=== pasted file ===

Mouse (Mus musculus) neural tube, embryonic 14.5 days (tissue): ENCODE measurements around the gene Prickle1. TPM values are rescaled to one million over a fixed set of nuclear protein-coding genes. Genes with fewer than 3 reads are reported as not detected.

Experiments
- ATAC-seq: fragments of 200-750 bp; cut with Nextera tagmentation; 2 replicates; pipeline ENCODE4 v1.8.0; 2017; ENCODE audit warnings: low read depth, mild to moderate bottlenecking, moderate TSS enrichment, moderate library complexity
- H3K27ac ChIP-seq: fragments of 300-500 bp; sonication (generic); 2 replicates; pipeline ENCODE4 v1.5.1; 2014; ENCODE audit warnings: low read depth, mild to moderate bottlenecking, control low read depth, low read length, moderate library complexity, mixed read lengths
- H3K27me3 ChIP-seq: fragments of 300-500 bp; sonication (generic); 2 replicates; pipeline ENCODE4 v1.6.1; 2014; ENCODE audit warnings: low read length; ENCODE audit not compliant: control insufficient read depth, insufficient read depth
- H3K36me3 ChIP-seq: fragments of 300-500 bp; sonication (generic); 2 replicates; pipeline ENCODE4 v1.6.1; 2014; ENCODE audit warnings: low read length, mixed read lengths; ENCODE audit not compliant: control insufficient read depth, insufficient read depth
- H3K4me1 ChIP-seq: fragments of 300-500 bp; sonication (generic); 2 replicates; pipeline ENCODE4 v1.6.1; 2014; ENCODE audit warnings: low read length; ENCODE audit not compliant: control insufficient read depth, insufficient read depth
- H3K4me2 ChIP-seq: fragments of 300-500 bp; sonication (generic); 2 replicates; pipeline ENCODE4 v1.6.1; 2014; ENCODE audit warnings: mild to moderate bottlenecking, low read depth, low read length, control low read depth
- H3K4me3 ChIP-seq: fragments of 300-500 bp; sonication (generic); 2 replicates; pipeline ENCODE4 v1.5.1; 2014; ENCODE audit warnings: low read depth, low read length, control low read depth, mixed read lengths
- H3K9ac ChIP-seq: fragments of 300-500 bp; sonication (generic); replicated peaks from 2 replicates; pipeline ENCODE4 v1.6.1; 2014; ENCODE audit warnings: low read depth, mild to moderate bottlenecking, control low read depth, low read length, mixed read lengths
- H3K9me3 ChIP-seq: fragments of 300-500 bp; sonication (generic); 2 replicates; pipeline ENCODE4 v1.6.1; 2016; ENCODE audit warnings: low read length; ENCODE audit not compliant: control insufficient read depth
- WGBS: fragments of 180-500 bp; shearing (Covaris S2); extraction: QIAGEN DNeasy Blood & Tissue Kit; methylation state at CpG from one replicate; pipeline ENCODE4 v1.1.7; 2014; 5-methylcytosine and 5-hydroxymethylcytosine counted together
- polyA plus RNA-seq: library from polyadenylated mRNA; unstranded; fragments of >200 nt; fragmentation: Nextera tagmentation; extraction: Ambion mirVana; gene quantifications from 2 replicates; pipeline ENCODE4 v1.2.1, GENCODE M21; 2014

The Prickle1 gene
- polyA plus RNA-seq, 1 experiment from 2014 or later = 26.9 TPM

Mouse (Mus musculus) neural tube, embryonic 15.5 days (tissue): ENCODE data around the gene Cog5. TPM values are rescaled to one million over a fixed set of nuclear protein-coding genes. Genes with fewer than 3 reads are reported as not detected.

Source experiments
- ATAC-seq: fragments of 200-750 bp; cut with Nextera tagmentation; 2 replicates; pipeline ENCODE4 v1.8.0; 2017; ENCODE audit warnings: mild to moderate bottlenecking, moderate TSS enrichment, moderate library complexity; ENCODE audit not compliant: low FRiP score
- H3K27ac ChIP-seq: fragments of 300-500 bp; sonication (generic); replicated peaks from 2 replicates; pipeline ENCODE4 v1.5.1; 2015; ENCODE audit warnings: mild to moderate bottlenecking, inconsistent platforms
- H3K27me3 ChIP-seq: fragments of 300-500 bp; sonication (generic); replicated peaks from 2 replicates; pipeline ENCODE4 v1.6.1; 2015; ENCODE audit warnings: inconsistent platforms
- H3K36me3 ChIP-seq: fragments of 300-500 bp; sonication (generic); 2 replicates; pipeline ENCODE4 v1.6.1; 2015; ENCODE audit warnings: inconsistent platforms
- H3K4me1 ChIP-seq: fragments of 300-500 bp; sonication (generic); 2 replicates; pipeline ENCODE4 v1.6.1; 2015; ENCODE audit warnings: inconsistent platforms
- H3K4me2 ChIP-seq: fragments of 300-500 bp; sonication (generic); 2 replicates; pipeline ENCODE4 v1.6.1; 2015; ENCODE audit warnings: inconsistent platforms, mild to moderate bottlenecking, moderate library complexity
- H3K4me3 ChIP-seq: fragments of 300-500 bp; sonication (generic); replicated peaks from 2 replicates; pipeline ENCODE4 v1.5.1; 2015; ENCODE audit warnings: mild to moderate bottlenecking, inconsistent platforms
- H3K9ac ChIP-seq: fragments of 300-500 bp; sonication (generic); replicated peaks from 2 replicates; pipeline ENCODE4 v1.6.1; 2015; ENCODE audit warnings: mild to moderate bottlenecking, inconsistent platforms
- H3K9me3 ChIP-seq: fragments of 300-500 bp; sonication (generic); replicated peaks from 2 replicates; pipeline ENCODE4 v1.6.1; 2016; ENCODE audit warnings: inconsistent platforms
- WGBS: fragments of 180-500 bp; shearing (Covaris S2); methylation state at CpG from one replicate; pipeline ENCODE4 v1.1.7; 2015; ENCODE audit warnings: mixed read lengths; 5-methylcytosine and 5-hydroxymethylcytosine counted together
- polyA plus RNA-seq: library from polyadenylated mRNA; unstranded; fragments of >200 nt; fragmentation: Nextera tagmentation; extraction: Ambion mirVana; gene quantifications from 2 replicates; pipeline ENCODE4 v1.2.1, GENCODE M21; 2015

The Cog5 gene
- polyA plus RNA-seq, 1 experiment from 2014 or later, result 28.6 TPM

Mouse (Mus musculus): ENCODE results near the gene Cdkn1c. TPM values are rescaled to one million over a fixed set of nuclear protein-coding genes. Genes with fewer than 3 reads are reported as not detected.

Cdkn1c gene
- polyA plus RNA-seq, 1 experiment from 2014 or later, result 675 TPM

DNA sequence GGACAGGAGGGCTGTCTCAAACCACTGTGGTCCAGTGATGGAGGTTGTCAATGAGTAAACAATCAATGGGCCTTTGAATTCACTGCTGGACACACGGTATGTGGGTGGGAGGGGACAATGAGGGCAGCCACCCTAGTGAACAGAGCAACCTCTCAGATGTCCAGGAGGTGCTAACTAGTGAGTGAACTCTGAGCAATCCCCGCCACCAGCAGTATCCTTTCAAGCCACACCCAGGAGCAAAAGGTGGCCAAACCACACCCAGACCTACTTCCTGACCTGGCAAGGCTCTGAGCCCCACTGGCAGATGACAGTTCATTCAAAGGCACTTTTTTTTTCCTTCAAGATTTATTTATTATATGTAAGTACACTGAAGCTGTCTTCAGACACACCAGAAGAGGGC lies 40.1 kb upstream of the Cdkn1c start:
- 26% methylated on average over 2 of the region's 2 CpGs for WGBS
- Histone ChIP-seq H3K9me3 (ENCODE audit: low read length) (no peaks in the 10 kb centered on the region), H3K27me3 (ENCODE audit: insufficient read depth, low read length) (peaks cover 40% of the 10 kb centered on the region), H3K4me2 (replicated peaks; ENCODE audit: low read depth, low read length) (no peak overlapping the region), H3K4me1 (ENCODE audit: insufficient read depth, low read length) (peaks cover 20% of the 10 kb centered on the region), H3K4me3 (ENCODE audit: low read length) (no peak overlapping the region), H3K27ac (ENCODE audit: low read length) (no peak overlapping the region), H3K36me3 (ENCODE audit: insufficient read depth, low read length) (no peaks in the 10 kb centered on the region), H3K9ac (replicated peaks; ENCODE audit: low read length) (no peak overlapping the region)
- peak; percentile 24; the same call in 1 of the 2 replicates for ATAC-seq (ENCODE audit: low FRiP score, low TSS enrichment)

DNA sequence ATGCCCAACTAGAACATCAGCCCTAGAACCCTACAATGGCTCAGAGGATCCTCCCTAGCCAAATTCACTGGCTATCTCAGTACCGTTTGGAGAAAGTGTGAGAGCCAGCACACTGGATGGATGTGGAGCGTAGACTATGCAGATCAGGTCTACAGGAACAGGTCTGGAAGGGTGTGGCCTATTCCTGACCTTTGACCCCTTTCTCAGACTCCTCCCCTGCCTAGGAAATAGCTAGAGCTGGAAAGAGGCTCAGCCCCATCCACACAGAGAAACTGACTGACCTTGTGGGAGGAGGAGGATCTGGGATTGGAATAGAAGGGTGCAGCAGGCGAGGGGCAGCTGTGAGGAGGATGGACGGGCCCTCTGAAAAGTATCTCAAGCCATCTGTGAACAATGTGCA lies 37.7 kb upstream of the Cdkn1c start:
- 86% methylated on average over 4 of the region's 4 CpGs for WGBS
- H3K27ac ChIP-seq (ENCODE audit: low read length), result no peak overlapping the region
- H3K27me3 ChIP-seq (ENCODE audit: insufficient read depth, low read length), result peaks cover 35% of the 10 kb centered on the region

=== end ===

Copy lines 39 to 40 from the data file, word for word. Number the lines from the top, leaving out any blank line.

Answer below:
- 86% methylated on average over 4 of the region's 4 CpGs for WGBS
- H3K27ac ChIP-seq (ENCODE audit: low read length), result no peak overlapping the region